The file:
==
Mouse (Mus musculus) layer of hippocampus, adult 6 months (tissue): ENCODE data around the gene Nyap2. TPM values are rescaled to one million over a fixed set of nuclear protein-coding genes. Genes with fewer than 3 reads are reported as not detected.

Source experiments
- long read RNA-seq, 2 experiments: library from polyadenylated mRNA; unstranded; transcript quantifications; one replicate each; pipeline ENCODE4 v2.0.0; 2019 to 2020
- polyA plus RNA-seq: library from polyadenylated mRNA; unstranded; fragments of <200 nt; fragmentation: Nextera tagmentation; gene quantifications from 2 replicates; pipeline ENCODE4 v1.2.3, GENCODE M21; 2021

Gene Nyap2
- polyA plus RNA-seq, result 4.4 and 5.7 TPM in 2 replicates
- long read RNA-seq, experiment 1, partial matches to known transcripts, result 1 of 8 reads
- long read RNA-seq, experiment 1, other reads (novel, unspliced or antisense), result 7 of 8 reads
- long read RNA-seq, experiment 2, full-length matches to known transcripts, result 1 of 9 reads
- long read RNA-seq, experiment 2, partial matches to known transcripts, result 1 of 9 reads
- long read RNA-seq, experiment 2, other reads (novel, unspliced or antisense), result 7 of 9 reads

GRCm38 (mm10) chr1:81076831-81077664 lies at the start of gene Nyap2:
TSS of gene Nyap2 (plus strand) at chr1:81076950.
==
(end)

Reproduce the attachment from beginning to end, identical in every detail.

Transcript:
Mouse (Mus musculus) layer of hippocampus, adult 6 months (tissue): ENCODE data around the gene Nyap2. TPM values are rescaled to one million over a fixed set of nuclear protein-coding genes. Genes with fewer than 3 reads are reported as not detected.

Source experiments
- long read RNA-seq, 2 experiments: library from polyadenylated mRNA; unstranded; transcript quantifications; one replicate each; pipeline ENCODE4 v2.0.0; 2019 to 2020
- polyA plus RNA-seq: library from polyadenylated mRNA; unstranded; fragments of <200 nt; fragmentation: Nextera tagmentation; gene quantifications from 2 replicates; pipeline ENCODE4 v1.2.3, GENCODE M21; 2021

Gene Nyap2
- polyA plus RNA-seq, result 4.4 and 5.7 TPM in 2 replicates
- long read RNA-seq, experiment 1, partial matches to known transcripts, result 1 of 8 reads
- long read RNA-seq, experiment 1, other reads (novel, unspliced or antisense), result 7 of 8 reads
- long read RNA-seq, experiment 2, full-length matches to known transcripts, result 1 of 9 reads
- long read RNA-seq, experiment 2, partial matches to known transcripts, result 1 of 9 reads
- long read RNA-seq, experiment 2, other reads (novel, unspliced or antisense), result 7 of 9 reads

GRCm38 (mm10) chr1:81076831-81077664 lies at the start of gene Nyap2:
TSS of gene Nyap2 (plus strand) at chr1:81076950.